WASHINGTON — The White House is pressuring automakers to back its effort to roll back Obama-era fuel economy standards and bar California from setting its own emissions standards or requiring electric vehicles, sources with direct knowledge of the talks said Wednesday.
Last month, the White House said it had ended talks with California aimed at trying to reach a consensus on fuel efficiency requirements.
The administration said in August its preferred plan was to freeze fuel efficiency standards at 2020 levels through 2026. Administration officials told automakers last month they hope to finalize the proposal released by the Environmental Protection Agency and National Highway Traffic Safety Administration by May or June.
The White House did not respond to requests for comment.
GM spokeswoman Jeannine Ginivan said the company "appreciates the administration's efforts to continue dialog with automakers. At the meeting General Motors stressed the importance for one national program as well as our commitment to an all-electric future."
Ford and Fiat Chrysler declined to comment.
Some administration officials have suggested the White House could abandon the effort to freeze the Obama rules if automakers are not supportive, but others are skeptical the administration would drop one of its most important deregulatory measures.
At least one automaker at the meeting urged the White House to reopen talks with California, but administration officials said they did not plan to do so. In February, the administration held a call with a wider group of automakers and urged them to side with the administration rather than California.
Automakers have publicly stated they do not back a freeze but think the requirements should rise but be reduced to account for changes in oil prices and consumer demand.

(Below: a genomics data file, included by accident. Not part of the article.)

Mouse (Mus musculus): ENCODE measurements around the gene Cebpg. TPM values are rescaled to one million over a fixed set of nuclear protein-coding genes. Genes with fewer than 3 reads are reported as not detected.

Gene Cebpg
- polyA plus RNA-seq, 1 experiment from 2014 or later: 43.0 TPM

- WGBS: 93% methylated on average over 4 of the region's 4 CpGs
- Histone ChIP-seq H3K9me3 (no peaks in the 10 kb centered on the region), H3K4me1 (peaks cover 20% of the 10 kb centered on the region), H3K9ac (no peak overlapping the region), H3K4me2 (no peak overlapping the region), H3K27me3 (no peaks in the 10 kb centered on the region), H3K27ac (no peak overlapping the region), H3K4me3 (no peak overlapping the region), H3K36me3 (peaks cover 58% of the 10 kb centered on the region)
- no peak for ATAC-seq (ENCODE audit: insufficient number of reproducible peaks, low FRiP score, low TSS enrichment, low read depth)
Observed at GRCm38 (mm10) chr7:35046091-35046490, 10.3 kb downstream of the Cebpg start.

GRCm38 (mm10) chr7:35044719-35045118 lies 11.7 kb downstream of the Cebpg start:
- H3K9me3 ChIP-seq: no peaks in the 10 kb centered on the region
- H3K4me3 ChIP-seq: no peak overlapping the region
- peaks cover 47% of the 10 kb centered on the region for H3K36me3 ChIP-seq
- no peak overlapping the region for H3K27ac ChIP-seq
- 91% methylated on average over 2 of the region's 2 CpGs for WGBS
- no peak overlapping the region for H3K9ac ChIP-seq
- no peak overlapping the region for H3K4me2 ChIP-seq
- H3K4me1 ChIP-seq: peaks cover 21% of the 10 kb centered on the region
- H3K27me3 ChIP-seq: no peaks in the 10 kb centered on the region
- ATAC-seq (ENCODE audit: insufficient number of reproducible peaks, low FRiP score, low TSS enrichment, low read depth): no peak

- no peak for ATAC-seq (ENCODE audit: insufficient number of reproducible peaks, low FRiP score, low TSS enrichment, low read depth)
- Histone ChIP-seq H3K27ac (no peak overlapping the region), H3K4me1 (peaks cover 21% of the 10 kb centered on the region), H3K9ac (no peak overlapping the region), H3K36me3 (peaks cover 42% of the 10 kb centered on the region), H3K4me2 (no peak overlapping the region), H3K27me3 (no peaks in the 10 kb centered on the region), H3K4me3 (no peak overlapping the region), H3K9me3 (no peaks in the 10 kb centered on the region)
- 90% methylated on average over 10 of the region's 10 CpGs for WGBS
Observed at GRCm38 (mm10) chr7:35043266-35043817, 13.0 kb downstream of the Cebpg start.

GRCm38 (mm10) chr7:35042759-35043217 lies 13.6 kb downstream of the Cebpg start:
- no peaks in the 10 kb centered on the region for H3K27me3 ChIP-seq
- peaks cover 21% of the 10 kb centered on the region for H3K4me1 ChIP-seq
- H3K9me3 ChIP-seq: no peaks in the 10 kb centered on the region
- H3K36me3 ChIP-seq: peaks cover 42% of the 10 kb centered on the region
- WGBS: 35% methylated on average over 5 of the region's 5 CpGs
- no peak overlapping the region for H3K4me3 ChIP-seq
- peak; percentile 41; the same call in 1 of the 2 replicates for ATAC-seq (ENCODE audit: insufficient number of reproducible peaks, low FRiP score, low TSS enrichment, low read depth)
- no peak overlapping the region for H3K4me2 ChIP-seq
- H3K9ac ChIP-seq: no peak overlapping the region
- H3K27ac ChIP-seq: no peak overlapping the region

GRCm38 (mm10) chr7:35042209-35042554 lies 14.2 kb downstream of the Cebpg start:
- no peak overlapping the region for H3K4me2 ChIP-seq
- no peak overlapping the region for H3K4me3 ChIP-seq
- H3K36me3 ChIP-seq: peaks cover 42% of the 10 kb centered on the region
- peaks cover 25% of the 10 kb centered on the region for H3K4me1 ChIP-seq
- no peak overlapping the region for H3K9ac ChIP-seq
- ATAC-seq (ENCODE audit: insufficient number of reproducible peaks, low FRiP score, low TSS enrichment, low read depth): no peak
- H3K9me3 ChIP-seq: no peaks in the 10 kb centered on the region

According to people briefed on the meeting, some of the auto officials expressed some support for preempting California's rules, but to date no automaker has publicly endorsed the idea.
Some administration officials have questioned why automakers have not been more supportive of eliminating significant regulatory costs.
California Air Resource Board chief Mary Nichols said last month the Trump administration decided "to put an end to any effort to find common ground - but it is a signal to us to stand our ground."
Automakers worry that without a deal, they will face potentially years of uncertainty as lawsuits leave them unclear on what requirements they will need to meet.
A group of 20 U.S. states and several major cities has already promised to sue and called the Trump administration proposal "unlawful" and "reckless."
Another White House meeting is planned for this month with regulators to discuss how the administration should move forward.
Some automakers are also pushing the Trump administration to leave in place or boost credits for building electric vehicles, but some administration officials do not like credits because they think it unfairly gives certain vehicles advantages over others.